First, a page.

At Wednesday's Reverse Pitch Night, two Chattanooga groups outlined ideas for new services to local developers and entrepreneurs in hopes that the ideas can come to life.
A traditional pitch event has individual entrepreneurs pitching ideas to investors and other potential stakeholders. But at The Company Lab's Reverse Pitch, leaders from EPB and The Public Library gave pitches to try to find the right people to make their ideas a reality.
After the Reverse Pitch Night, developers and entrepreneurs will create partnerships and teams to help the organizations with their ideas.
Here is an outline of each organization's ideas:
The Public Library
The library’s request for proposal asks for help expanding its low-latency audio capabilities.
Audio latency is the delay between the time a sound is created and when it is heard. Low-latency audio allows online users to interact in real time.
The Chattanooga library already has low-latency audio capabilities and has done a few musical activities for kids with groups in other states using the technology. But with the help of developers, officials hope to have a mobile package that can be taken to schools or communities to do events or lessons with.
"We’re looking forward to seeing the proposals and then getting to work," Mary Barnett, library public relations and special projects coordinator, said.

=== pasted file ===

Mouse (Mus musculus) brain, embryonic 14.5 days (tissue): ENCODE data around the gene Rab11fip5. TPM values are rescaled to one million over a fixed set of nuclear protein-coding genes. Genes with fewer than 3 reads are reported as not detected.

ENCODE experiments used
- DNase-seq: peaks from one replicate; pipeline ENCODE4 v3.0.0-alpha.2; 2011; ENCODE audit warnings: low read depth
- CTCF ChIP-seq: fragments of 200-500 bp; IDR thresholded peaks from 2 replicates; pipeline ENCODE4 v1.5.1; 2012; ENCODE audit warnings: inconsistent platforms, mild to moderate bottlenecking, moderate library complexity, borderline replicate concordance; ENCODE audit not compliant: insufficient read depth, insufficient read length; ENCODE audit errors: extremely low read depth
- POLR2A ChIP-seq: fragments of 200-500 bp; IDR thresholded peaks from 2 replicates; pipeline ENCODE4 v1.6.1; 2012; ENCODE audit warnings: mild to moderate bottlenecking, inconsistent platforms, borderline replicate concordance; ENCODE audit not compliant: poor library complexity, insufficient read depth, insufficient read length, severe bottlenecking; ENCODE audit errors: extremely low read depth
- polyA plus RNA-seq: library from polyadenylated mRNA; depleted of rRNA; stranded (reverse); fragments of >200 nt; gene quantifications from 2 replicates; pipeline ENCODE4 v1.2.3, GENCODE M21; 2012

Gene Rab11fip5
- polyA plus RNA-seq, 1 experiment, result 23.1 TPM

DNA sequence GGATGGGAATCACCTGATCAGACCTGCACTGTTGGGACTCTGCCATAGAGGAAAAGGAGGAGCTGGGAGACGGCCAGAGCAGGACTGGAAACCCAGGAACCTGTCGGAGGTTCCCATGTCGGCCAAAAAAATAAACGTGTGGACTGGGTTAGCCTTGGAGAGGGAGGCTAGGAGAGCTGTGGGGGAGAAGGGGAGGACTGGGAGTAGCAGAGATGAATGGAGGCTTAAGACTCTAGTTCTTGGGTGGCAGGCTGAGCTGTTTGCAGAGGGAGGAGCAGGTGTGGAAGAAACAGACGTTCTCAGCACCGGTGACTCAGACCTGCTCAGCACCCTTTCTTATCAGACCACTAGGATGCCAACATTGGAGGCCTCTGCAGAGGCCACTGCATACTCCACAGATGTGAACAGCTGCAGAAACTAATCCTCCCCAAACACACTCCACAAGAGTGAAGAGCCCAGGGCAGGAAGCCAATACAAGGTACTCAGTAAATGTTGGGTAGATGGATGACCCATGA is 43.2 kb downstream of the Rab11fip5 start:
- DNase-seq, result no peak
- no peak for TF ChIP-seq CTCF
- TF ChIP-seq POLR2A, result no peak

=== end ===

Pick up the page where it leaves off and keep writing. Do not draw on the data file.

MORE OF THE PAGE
EPB is looking for an internet system that would allow patients to have direct contact with their health care providers without going to the doctor’s office.
EPB has requested a service that operates separately from public internet sources to prevent potential hacking issues and something that has low latency so that patients can talk to their doctors on video calls in real time.
However, EPB’s vision for specifics on whether this service will be placed in homes or more public places is open.
"We hope that this helps people connect with their provider, since many may not be able to travel to one," Shane Sexton, EPB’s corporate technology consultant, said.
EPB’s video concierge
EPB is also requesting an online tool that allows customers to find a package of video streaming services that fits what the customer wants and can afford.
The idea is to create an online experience that helps customers navigate EPB's video content and allows them to find the ideal package based on their viewing preferences and budgetary needs.
"We want to make customers’ lives easier," Colman Keane, director of fiber technology, said.
Click here for more information on the request for proposals.
How it works
Each group of developers will be asked to make a bid that includes an outline of the work that will need to be done and an estimated cost. The group with the best bid will get to work on the project.
To help fund the projects, US Ignite has donated $20,000 toward implementation. EPB, the Mozilla Gigabit Fund, Friends of the Library and The Enterprise Center matched the donation with another $20,000.
US Ignite invested in Chattanooga because the city is self-motivated and has a good track record with return on investments, Scott Turnbull, national technology leader for US Ignite, said.
"Chattanooga is one of the most reliable cities we’ve ever worked with," he said. "Chattanooga is unlike other cities in that it is not looking for someone to make them do this. They just need some extra sauce."
Alina Hunter-Grah is a contributing writer. She is also currently attending UTC, where she is the news editor for the school newspaper, The University Echo.
Updated @ 2:04 p.m. on 2/16/17 to correct a factual error: The article originally reported only EPB had contributed matching funds.